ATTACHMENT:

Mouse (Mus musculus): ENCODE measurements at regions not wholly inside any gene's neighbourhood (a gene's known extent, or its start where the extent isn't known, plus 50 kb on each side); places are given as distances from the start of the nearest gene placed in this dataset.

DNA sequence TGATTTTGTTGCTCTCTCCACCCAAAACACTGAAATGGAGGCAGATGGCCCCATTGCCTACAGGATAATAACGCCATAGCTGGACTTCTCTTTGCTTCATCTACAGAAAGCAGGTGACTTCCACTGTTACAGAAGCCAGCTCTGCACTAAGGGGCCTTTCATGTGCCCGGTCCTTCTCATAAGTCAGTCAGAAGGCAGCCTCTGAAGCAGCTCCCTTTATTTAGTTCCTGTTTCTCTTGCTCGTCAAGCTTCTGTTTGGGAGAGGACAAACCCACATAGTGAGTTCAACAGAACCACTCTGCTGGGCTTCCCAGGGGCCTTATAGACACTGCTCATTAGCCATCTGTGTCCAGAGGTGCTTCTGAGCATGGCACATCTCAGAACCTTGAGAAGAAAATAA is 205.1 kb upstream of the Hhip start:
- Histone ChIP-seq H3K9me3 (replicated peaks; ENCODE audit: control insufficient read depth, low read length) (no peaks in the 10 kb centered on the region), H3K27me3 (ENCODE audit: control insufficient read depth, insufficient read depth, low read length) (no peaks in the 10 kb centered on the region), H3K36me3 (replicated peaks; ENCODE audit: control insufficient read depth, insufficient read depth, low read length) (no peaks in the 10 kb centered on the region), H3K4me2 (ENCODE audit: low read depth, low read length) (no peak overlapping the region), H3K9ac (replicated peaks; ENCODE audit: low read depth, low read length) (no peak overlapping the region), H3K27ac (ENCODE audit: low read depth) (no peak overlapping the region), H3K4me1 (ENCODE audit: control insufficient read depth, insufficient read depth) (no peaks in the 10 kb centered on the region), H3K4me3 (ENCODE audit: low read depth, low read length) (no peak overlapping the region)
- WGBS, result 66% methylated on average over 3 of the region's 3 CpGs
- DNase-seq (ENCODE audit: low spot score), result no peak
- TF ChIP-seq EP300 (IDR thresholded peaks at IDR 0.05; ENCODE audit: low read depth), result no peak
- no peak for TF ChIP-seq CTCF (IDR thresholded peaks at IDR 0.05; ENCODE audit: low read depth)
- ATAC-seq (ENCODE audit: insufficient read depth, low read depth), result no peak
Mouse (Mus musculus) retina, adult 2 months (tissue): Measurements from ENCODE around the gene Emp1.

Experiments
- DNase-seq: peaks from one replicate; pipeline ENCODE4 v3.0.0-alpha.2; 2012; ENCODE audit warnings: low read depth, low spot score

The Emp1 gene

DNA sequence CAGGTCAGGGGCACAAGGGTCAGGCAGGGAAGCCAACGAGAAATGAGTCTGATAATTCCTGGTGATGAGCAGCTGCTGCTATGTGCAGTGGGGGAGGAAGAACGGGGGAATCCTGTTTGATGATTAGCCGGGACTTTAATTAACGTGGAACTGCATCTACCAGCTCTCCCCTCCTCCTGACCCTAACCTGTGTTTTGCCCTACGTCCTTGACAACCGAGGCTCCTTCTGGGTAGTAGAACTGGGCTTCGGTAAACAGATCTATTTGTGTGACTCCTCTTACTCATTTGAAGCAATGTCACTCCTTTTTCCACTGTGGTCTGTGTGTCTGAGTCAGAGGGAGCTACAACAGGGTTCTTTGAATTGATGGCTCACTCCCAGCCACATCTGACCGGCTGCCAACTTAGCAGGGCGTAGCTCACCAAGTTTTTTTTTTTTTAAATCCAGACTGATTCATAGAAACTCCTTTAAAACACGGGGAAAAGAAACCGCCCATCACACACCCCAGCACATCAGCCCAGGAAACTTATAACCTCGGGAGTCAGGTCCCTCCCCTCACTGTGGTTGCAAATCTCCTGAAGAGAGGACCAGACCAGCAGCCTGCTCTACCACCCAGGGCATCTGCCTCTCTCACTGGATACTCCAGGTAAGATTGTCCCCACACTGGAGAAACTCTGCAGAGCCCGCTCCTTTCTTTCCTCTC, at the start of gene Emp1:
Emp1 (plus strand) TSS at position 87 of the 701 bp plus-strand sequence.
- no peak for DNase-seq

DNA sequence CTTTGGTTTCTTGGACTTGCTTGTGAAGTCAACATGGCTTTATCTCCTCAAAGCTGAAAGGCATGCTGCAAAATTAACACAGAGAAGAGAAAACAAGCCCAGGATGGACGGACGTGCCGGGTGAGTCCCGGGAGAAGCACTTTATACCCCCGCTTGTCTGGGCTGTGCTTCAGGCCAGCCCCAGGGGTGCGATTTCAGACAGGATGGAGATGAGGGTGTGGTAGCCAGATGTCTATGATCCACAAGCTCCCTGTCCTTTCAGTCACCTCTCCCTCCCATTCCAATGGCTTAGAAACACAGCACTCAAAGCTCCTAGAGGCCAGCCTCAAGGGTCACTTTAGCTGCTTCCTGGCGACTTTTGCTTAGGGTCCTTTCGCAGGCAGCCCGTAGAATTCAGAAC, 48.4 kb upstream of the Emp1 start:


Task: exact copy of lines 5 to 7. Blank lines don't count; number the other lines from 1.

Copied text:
- DNase-seq (ENCODE audit: low spot score), result no peak
- TF ChIP-seq EP300 (IDR thresholded peaks at IDR 0.05; ENCODE audit: low read depth), result no peak
- no peak for TF ChIP-seq CTCF (IDR thresholded peaks at IDR 0.05; ENCODE audit: low read depth)